A former street tough returns to his Philadelphia home after a stint in the military. Back on his home turf, he once again finds himself tangling with the mob boss who was instrumental in his going off to be a soldier.
After a perverted impulse drives them to kill, Alice and her boyfriend, Luc, drag the body into the woods, only to find themselves hopelessly lost - much like the fairy-tale plight of ... See full summary »
Lewis Tater writes Wild West dime novels and dreams of actually becoming a cowboy. When he goes west to find his dream he finds himself in possession of the loot box of two crooks who tried... See full summary »
Young and attractive lawyer Jonathan is soon to be married to Isabel but then he meets young actor Alec and they fall in love. Isabel's mother, Diana, finds out the truth about Jonathan who now has to choose between Isabel and Alec, and his choice is ...
Screenwriter Amy Fox taught screenwriting classes at the Gotham Writers Workshop in New York City. See more »
When Alec is getting ready to come up to the building roof top to meet Jonathan, he grabbed a bottle of white wine with a golden colour seal. When Alec is on the roof top the bottle is of a red wine with a dark colour seal. See more »
[Isabel finds out that Jonathan is really gay]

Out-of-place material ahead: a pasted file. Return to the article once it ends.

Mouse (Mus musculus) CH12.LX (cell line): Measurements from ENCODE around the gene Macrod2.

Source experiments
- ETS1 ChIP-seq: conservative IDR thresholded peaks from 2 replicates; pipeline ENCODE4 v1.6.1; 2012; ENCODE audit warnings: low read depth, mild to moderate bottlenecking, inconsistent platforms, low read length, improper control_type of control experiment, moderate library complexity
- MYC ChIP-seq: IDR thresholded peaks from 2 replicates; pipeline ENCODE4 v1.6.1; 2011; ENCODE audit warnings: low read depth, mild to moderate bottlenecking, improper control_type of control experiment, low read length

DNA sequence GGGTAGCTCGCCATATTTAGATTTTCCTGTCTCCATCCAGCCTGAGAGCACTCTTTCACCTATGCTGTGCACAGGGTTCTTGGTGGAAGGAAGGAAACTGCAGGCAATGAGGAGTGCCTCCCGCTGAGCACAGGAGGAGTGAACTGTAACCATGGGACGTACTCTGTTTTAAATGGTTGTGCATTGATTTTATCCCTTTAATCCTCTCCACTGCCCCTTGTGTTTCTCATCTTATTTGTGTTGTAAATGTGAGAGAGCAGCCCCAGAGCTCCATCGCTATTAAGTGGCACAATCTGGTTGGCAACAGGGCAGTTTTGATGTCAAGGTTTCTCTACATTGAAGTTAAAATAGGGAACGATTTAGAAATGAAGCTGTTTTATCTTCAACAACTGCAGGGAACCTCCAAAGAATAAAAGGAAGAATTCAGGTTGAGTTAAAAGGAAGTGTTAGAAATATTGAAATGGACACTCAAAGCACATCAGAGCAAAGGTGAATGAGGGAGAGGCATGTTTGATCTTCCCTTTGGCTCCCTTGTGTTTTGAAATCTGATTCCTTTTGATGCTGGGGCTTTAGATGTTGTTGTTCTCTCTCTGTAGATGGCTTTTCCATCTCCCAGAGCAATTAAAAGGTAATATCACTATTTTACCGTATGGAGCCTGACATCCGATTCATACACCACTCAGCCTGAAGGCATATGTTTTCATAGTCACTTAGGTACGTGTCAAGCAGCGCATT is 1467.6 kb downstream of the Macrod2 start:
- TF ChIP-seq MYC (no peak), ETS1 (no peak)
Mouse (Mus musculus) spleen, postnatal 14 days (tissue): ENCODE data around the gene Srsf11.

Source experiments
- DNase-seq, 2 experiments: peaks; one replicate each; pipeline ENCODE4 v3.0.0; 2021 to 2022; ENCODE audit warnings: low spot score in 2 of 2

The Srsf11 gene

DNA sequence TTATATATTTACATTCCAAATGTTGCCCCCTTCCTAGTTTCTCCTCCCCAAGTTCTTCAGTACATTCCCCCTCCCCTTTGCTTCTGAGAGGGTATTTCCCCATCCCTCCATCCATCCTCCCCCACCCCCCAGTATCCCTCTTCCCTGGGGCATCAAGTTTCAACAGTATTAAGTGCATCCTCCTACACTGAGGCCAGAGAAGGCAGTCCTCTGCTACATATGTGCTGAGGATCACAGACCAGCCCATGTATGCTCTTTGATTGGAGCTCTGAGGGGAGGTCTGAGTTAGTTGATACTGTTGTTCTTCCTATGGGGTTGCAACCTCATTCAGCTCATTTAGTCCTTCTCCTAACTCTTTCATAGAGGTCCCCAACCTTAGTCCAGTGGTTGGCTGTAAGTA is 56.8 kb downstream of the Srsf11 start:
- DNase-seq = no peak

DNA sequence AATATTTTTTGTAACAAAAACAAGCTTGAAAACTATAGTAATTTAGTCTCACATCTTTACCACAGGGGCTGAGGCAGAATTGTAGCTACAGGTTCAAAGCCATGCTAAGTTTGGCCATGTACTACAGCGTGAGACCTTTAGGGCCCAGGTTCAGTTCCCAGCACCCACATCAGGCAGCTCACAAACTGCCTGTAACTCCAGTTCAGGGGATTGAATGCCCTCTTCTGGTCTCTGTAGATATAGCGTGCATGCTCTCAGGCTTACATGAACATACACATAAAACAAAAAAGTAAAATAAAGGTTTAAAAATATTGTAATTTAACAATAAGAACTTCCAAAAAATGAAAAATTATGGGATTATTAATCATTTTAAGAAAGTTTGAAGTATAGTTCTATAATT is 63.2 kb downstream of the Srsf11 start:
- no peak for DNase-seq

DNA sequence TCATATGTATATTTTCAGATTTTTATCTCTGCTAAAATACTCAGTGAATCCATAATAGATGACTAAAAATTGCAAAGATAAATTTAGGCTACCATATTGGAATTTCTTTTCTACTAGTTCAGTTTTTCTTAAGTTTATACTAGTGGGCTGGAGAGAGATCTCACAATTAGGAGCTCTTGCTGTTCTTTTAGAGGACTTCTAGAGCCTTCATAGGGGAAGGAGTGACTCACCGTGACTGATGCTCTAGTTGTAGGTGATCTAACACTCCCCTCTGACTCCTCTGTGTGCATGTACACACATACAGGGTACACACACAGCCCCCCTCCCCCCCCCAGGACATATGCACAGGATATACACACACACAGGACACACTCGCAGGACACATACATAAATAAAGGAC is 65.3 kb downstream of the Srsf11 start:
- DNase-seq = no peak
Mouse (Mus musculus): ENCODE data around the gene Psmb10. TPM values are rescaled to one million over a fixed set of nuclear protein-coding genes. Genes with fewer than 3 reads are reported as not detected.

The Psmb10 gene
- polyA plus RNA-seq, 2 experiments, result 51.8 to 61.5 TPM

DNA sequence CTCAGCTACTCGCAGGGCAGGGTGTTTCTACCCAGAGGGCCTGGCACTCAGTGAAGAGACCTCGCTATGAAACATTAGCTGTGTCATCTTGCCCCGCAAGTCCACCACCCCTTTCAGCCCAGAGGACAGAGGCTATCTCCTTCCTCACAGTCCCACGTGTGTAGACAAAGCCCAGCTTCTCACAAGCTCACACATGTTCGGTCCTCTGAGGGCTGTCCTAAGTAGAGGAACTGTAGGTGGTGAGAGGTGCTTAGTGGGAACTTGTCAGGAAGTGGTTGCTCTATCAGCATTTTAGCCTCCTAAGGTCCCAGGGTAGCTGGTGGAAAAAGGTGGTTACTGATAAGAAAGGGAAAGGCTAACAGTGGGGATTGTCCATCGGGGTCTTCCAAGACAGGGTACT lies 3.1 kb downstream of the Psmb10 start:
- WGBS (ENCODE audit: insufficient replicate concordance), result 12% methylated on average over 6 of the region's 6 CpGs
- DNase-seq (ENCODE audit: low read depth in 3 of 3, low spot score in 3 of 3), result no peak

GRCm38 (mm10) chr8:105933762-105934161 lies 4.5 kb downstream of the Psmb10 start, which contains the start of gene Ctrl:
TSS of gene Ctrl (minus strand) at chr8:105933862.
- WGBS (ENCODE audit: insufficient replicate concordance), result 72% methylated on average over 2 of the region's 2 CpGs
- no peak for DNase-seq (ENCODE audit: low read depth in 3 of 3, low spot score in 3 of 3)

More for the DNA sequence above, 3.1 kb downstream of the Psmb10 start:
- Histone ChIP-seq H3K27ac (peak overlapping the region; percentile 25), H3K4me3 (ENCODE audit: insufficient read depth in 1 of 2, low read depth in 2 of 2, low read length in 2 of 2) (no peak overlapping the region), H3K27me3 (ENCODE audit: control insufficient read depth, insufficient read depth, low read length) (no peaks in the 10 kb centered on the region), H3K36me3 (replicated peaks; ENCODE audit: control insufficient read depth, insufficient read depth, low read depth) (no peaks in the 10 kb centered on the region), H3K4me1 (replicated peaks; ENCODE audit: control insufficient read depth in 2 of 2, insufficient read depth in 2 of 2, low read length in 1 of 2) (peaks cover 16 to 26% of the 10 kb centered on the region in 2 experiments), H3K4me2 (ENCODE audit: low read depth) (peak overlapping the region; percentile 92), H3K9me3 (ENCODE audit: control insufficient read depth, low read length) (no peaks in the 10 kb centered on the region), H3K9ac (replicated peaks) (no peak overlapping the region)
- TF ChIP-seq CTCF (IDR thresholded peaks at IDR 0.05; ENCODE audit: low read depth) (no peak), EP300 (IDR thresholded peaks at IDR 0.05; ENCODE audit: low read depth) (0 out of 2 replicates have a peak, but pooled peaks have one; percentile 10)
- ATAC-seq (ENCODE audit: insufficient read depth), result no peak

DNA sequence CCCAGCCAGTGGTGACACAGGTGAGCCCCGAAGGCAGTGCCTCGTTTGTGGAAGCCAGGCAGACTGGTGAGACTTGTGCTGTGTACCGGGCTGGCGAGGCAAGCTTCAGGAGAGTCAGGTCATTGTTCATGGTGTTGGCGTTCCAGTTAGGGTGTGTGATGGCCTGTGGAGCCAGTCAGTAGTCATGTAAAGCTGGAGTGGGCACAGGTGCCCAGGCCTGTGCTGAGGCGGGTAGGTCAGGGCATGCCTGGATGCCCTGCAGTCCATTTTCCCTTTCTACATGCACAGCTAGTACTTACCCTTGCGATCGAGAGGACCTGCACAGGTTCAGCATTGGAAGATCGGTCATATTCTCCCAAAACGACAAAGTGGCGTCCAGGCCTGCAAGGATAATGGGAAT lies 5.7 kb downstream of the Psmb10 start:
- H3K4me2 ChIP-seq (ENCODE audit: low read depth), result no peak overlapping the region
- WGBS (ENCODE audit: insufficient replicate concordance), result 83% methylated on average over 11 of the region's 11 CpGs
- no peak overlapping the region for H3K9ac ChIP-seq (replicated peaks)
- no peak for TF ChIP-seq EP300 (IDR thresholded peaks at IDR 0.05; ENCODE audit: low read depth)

I don't care what you want any more because I don't want to marry you.
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The producers with to thank The Staff at Blue Rock ... See more »
This film begins with the Glenn Close character, a famous actress who could be Close herself, giving a master class in Shakespeare to a bunch of Juilliard acting students, in which she laments the lack of passion she sees in their performances and, more broadly, in the world she inhabits. Which is a fitting, and ironic, prologue for a movie that looks at the ennui of urban lives and the emotional earthquakes that disrupt them. This is a contemporary New York character-driven drama, but it reminds me of a 1970s movie -- in a good way. There are slightly retro split screens, long-lens conversations like mid-period Woody Allen movies, and a sense of lightness in the directing style that never becomes slickness. It's also refreshing to see an independent film that doesn't completely deteriorate in the third act -- it's almost become taboo to tell a story that is satisfying in the world of independent film, because it's seen as a concession to Hollywood. But this manages to do it in a convincing way without selling out to the forces of cheesiness or convention.
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